Also, in March of 2015, PHMSA finalized new rules applicable to gas and hazardous liquid pipelines that, among other changes, impose new post-construction inspections, welding, gas component pressure testing requirements, as well as requirements for calculating pressure reductions for immediate repairs on liquid pipelines. In October 2015, PHMSA proposed new regulations for hazardous liquid pipelines that would significantly extend and expand the reach of certain PHMSA integrity management requirements, regardless of the pipeline’s proximity to a high consequence area. The proposal also requires new reporting requirements for certain unregulated pipelines, including all gathering lines. To date, PHMSA has not published the final rule in the Federal Register. More recently, in May 2016, PHMSA proposed rules that would, if adopted, impose more stringent requirements for certain gas lines. Among other things, the proposed rulemaking would extend certain of PHMSA’s current regulatory safety programs for gas pipelines beyond “high consequence areas” to cover gas pipelines found in newly defined “moderate consequence areas” that contain as few as five dwellings within the potential impact area and would also require gas pipelines installed before 1970 that are currently exempted from certain pressure testing obligations to be tested to determine their maximum allowable operating pressures (“MAOP”). Other new requirements proposed by PHMSA under the rulemaking would require pipeline operators to: report to PHMSA in the event of certain MAOP exceedances; strengthen PHMSA integrity management requirements; consider seismicity in evaluating threats to a pipeline; conduct hydrostatic testing for all pipeline segments manufactured using longitudinal seam welds; and use more detailed guidance from PHMSA in the selection of assessment methods to inspect pipelines. The proposed rulemaking also seeks to impose a number of requirements on gathering lines. Additional future regulatory action expanding PHMSA jurisdiction and imposing stricter integrity management requirements is likely. In June 2016, the President signed into law legislation that, among other things, requires PHMSA to conduct an assessment of its inspections process and integrity management programs for natural gas and hazardous liquid pipelines. The legislation also requires PHMSA to prioritize various rulemakings required by the Pipeline Safety, Regulatory Certainty and Job Creation Act of 2011 and propose and finalize the rules mandated by the Act. At this time, we cannot predict the cost of additional potential pipeline

22



safety rulemakings, but they could be significant. Moreover, fines and penalties may be imposed on pipeline operators that fail to comply with PHMSA requirements, and such operators may also become subject to orders or injunctions restricting pipeline operations. Violations of the pipeline safety laws and regulations that occur after January 2012 can result in fines of up to $200,000 per violation per day, with a maximum of $2 million for a series of violations.

Endangered Species. The Endangered Species Act and similar state statutes prohibit certain actions that harm endangered or threatened species and their habitats. Similar protections are offered to migratory birds under the Migratory Bird Treaty Act. The U.S. Fish and Wildlife Service may designate critical habitat and suitable habitat areas that it believes are necessary for survival of threatened or endangered species. A critical habitat or suitable habitat designation could result in further material restrictions to federal land use and private land use and could delay or prohibit land access or oil and gas development. This could result in increased costs to us, and could delay or restrict drilling program activities, any of which could adversely impact our business. The presence of any protected species or the final designation of previously unprotected species as threatened or endangered in areas where we operate could result in increased costs from species protection measures or could result in limitations, delays, or prohibitions on our exploration and production activities that could have an adverse effect on our ability to develop and produce our reserves.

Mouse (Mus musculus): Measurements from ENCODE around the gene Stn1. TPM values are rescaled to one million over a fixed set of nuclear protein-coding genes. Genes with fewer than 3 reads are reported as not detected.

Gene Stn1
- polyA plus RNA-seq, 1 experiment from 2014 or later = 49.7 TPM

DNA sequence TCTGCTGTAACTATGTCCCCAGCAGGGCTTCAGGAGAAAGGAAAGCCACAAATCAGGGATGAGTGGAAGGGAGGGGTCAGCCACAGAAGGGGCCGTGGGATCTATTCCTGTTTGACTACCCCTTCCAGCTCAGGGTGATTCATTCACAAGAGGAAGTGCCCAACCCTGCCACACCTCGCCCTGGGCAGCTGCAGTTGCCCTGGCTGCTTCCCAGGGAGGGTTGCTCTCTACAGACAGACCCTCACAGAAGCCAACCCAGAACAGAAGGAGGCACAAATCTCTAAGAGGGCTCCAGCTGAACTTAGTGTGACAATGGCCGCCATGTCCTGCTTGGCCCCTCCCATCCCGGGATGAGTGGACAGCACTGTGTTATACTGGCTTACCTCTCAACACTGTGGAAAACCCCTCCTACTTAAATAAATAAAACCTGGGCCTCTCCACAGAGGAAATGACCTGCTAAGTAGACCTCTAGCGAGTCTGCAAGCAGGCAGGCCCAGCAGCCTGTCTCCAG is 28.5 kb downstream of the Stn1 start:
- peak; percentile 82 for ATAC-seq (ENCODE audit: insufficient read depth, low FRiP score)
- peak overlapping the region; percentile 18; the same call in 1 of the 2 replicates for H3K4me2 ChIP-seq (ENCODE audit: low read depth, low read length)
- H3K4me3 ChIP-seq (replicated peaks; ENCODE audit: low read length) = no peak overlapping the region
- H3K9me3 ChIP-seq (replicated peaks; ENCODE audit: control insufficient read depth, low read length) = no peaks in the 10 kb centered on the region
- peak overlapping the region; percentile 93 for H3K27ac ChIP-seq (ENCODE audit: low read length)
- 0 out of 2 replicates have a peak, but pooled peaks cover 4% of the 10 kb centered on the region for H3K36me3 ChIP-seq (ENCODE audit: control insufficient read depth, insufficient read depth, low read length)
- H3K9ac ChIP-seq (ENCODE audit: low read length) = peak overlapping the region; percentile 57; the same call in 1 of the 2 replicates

Activities on Federal Lands . Oil and natural gas exploration, development and production activities on federal lands are subject to the National Environmental Policy Act (“NEPA”). NEPA requires federal agencies, including the U.S. Department of the Interior, to evaluate major agency actions having the potential to significantly impact the environment. In the course of such evaluations, an agency will prepare an Environmental Assessment that assesses the potential direct, indirect and cumulative impacts of a proposed project and, if necessary, will prepare a more detailed Environmental Impact Statement that may be made available for public review and comment. The Partnership’s exploration and production operations include activities on federal lands. For those current activities as well as for future or proposed exploration and development plans on federal lands, governmental permits or authorizations that are subject to the requirements of NEPA are required. This process has the potential to delay, limit or increase the cost of developing oil and natural gas projects. Authorizations under NEPA are also subject to protest, appeal or litigation, any or all of which may delay or halt projects.